ovation when Iginla was announced as part of the starting

Iginla, who played right wing for most of his career in Calgary,
skated the left side on a line with reigning NHL scoring champion
Evgeni Malkin and Neal, an All-Star forward.

The excitement quickly turned to concern 1:28 into the game when
Crosby left the ice.

Pittsburgh appeared stunned without its captain, and the
Islanders took advantage, getting the first eight shots of the
game, but came up empty against Vokoun.

Vokoun earned his second consecutive shutout. Vokoun who hasn’t
been scored on in more than 162 minutes, relieved injured starter
Marc-Andre Fleury during a 1-0 victory Tuesday against

Vokoun’s biggest save came in the third period, stopping
Islanders speedy forward Michael Grabner on a breakaway.

Cooke scored his sixth goal of the season at 8:10, picking up
the rebound from defenseman Deryk Engelland’s shot at the top of
the crease, and firing a spinning shot behind Islanders goaltender
Evgeni Nabokov.

”I went to the net and the puck hit me in the stomach,” Cooke
said. ”I stayed with it, tried to settle it and get it on

Neal scored at 13:04, firing a wrist shot past Nabokov. It was
his 18th goal.

The Islanders entered Saturday’s game tied with the New York
Rangers for eighth place in the Eastern Conference.

The Islanders, who handed Pittsburgh one of four losses on home
ice, ended up losing for the third time during the Penguins’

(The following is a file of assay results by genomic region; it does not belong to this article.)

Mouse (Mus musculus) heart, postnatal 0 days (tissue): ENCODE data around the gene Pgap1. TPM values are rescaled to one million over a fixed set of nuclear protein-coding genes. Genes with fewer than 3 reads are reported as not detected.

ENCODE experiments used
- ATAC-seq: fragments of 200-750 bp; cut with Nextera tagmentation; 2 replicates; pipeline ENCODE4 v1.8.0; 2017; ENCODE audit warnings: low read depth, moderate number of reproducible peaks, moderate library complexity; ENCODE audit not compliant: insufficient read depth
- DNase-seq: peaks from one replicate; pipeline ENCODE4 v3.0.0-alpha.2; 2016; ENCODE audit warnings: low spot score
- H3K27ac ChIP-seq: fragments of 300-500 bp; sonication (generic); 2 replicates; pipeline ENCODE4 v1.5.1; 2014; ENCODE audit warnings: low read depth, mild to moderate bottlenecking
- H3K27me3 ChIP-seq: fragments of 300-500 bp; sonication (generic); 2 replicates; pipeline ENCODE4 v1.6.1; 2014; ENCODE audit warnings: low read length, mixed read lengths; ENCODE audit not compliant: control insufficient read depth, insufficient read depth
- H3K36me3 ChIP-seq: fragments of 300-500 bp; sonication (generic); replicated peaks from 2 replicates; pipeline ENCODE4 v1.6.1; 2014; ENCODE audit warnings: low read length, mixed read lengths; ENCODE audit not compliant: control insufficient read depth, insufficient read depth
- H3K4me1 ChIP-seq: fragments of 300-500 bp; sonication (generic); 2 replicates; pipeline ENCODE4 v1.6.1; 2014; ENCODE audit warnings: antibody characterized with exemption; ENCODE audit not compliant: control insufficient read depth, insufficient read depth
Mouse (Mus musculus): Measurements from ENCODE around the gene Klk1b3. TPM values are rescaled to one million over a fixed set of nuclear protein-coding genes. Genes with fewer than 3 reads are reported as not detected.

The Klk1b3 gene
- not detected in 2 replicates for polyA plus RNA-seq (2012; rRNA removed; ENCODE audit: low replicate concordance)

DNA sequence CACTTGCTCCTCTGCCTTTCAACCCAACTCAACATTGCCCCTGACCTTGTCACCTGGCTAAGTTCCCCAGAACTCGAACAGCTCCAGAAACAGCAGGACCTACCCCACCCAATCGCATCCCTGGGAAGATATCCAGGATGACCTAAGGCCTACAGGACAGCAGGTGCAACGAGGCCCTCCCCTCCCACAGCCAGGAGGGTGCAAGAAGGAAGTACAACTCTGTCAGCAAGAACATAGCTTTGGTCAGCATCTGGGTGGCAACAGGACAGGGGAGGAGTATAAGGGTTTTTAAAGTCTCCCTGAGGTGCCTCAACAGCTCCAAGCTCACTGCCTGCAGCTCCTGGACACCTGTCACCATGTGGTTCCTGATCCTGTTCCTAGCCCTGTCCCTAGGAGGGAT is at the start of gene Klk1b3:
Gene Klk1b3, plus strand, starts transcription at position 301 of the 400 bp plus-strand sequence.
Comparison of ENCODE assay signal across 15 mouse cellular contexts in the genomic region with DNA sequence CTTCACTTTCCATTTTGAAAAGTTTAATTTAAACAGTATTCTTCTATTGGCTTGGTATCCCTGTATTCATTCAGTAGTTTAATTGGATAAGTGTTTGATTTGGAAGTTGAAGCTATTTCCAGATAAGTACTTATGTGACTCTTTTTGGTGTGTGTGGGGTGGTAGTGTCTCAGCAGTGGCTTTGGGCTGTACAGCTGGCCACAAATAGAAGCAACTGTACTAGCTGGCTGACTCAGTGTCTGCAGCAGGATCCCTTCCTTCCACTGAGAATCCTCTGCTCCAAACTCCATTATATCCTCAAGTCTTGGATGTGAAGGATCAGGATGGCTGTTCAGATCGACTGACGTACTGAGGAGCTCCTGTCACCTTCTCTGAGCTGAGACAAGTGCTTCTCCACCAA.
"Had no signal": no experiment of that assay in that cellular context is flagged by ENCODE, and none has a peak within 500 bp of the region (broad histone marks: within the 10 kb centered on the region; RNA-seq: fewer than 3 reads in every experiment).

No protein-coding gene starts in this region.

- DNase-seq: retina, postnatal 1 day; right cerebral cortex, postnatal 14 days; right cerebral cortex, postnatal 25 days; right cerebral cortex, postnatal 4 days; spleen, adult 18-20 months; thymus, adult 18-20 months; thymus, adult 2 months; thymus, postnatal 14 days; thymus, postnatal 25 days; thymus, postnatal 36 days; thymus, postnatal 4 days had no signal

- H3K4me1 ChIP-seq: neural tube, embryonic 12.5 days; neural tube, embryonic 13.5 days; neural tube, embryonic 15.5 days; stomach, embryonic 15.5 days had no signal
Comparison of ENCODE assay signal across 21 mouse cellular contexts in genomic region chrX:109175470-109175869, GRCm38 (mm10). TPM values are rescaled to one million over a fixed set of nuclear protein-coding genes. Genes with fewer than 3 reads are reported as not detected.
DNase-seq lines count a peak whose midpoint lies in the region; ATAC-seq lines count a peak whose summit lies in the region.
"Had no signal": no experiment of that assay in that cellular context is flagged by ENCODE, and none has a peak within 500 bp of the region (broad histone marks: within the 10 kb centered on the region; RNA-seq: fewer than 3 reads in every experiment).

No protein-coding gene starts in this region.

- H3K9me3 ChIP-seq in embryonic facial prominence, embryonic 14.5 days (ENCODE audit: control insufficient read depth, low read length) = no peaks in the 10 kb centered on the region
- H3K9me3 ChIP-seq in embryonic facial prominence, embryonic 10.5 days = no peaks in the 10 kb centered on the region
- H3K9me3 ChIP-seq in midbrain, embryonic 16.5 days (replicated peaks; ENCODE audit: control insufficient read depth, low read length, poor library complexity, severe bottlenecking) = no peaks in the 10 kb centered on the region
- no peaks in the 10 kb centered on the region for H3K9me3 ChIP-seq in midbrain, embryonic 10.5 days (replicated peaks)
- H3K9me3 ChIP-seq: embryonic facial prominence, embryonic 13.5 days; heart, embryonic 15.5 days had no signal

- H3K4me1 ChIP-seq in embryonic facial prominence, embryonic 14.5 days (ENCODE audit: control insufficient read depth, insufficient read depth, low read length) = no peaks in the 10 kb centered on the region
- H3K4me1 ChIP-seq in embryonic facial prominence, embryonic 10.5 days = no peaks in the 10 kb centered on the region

15-game winning streak.

”They’ve proven they can play without Crosby or Malkin, so it’s
not so much that,” Islanders forward John Tavares said. ”It’s
more about us and executing and doing what we need to do to win
hockey games.”

The Penguins received the biggest boost from their penalty

Chris Kunitz, the team’s second-leading scorer, was assessed a
five-minute major penalty and a game misconduct late in the second
period for checking Islanders center Josh Bailey from behind.

Bailey initiated contact, but Kunitz got the better of the play,
sending Bailey dangerously into the boards. Bailey did not

”I saw the hit, I’m not going to comment on the hit,”
Islanders coach Jack Capuano said. ”Fortunately (Bailey) is OK,
but obviously stiff.”

The major penalty turned into a two-man advantage for the
Islanders three minutes later when Orpik was whistled for tripping,
but Pittsburgh successfully killed off both penalties.

”We had blocked shots, clears, we won some battles at the
net,” Bylsma said. ”That’s a long time to kill a 5-on-3 against a
really good power play team.”

”Every time we get a big kill, it’s the loudest our crowd has
been,” Cooke said. ”The crowd was intense and it definitely
energized us.”

NOTES: The Penguins have allowed nine goals in their past 11
games. … Paul Martin will have surgery Sunday on a broken bone
and will miss six weeks. The Penguins are already without Kris
Letang, the NHL’s leading scorer among defenseman, who is out seven
to 10 days with a broken toe. … Orpik appeared in his 621st
career game, tying Ron Stackhouse for fifth on the team’s games
played list and first among defensemen.